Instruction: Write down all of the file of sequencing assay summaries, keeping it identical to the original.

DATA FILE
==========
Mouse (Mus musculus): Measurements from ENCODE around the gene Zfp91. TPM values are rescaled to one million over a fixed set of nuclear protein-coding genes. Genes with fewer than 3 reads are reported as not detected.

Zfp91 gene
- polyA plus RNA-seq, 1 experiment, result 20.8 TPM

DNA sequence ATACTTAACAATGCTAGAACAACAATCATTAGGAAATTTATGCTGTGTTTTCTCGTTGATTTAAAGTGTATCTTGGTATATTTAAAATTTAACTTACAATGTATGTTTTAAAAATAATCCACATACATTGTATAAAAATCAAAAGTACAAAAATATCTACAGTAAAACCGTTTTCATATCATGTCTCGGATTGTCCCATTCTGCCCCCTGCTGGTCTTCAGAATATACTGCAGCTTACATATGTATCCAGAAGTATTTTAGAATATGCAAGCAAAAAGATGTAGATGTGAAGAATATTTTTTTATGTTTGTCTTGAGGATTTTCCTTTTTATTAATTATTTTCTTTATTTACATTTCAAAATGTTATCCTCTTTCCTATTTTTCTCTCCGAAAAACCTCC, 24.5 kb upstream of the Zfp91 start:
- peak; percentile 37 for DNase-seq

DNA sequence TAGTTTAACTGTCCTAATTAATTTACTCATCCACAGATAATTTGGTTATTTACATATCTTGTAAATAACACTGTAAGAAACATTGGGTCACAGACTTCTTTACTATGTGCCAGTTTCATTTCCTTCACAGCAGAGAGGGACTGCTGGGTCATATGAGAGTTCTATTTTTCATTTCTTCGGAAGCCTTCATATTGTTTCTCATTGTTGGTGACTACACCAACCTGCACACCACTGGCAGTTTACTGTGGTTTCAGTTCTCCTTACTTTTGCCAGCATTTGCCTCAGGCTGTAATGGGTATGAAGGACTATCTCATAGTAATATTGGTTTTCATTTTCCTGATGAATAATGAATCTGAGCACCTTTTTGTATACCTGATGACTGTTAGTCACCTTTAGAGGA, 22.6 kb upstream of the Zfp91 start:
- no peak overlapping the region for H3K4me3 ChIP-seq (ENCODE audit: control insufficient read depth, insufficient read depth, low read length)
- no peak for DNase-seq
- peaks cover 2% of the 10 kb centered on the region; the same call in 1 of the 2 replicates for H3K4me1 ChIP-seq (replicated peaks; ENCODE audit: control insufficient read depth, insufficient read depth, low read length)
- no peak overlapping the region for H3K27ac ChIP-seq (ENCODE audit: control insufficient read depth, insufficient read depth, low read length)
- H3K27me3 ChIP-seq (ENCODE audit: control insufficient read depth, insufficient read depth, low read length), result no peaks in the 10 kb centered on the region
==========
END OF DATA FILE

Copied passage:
Mouse (Mus musculus): Measurements from ENCODE around the gene Zfp91. TPM values are rescaled to one million over a fixed set of nuclear protein-coding genes. Genes with fewer than 3 reads are reported as not detected.

Zfp91 gene
- polyA plus RNA-seq, 1 experiment, result 20.8 TPM

DNA sequence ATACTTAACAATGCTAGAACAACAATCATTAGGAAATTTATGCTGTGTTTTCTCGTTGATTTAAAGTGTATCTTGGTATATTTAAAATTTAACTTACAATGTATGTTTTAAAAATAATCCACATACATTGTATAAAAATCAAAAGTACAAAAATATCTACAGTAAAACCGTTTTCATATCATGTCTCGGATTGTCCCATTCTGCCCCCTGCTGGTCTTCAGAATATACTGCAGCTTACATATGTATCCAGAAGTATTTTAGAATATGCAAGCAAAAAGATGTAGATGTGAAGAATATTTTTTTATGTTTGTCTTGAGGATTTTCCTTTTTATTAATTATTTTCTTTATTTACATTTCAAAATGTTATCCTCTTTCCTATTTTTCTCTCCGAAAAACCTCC, 24.5 kb upstream of the Zfp91 start:
- peak; percentile 37 for DNase-seq

DNA sequence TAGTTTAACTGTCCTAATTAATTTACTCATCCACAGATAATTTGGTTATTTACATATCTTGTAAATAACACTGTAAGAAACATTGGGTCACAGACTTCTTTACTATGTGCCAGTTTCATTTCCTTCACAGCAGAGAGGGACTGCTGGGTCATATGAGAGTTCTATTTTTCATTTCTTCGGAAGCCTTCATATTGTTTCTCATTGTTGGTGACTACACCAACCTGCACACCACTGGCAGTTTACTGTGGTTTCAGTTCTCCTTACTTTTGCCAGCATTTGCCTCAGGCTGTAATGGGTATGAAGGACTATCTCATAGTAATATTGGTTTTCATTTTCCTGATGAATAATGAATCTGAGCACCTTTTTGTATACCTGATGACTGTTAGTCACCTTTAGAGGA, 22.6 kb upstream of the Zfp91 start:
- no peak overlapping the region for H3K4me3 ChIP-seq (ENCODE audit: control insufficient read depth, insufficient read depth, low read length)
- no peak for DNase-seq
- peaks cover 2% of the 10 kb centered on the region; the same call in 1 of the 2 replicates for H3K4me1 ChIP-seq (replicated peaks; ENCODE audit: control insufficient read depth, insufficient read depth, low read length)
- no peak overlapping the region for H3K27ac ChIP-seq (ENCODE audit: control insufficient read depth, insufficient read depth, low read length)
- H3K27me3 ChIP-seq (ENCODE audit: control insufficient read depth, insufficient read depth, low read length), result no peaks in the 10 kb centered on the region